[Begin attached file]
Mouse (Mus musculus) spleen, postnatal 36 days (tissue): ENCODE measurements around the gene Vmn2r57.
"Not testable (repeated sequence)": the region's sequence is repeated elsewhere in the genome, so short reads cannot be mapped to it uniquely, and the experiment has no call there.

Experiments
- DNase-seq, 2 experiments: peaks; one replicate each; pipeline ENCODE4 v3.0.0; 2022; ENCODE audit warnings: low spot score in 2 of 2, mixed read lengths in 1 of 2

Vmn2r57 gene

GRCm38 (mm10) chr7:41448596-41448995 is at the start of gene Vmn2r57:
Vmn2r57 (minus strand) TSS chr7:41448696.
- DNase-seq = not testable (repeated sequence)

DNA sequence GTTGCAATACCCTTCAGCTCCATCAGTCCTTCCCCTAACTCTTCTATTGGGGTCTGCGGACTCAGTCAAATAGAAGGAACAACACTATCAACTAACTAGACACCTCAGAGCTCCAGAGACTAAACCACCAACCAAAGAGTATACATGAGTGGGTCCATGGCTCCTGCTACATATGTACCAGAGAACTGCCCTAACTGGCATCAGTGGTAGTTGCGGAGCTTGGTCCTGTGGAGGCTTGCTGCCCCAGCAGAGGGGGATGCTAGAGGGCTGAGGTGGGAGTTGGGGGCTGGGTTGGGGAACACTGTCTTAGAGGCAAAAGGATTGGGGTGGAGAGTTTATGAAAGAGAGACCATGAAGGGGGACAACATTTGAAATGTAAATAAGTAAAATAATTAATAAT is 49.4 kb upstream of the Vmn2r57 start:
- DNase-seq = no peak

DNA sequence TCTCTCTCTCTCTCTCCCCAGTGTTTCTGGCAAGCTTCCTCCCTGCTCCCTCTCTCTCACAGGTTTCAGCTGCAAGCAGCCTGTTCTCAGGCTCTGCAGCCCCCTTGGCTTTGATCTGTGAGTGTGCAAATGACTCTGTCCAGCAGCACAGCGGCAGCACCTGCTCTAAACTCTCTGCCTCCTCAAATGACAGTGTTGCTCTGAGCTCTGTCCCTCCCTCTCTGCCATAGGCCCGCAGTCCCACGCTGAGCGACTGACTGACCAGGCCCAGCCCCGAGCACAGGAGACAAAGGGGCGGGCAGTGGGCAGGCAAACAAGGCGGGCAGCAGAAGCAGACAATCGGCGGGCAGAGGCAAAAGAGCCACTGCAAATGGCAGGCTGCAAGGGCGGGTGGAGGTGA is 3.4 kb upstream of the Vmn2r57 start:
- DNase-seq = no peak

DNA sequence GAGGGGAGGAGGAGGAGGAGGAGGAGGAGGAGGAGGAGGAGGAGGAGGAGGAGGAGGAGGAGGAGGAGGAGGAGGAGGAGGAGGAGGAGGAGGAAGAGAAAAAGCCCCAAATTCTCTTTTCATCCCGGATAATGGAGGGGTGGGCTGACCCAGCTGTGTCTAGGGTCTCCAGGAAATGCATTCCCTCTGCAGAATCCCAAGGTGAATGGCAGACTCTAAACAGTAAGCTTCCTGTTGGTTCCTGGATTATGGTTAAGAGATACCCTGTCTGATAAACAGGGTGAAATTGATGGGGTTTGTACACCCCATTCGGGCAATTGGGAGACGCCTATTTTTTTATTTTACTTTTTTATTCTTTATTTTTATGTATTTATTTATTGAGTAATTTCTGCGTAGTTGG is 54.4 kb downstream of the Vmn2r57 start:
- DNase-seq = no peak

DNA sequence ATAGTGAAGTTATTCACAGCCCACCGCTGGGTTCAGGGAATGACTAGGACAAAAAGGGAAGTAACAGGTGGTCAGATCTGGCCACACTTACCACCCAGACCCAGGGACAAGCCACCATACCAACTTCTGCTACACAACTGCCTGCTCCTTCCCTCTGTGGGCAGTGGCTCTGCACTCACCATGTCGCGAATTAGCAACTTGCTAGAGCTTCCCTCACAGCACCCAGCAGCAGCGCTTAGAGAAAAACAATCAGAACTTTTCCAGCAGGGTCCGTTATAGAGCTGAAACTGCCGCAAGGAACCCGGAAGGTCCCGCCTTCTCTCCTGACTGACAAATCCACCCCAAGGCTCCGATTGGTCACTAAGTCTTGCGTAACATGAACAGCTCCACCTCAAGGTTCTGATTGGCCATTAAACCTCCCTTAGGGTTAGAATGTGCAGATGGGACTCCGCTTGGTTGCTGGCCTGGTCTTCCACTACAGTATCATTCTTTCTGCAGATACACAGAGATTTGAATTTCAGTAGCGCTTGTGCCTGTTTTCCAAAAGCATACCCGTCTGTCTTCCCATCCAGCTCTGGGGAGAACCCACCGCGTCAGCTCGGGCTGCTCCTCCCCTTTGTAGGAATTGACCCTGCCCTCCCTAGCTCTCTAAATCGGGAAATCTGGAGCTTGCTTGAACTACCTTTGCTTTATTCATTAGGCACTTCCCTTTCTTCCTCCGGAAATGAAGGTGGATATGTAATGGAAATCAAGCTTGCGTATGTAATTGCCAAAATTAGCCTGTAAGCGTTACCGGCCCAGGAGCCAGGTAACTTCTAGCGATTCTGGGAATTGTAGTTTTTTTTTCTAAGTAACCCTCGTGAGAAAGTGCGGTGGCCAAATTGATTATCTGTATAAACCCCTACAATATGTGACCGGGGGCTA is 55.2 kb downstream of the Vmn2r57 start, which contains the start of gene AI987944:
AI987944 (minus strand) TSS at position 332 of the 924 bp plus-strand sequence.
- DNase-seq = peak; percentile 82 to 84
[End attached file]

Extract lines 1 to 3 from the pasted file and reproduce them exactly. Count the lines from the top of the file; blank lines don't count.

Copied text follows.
Mouse (Mus musculus) spleen, postnatal 36 days (tissue): ENCODE measurements around the gene Vmn2r57.
"Not testable (repeated sequence)": the region's sequence is repeated elsewhere in the genome, so short reads cannot be mapped to it uniquely, and the experiment has no call there.

Experiments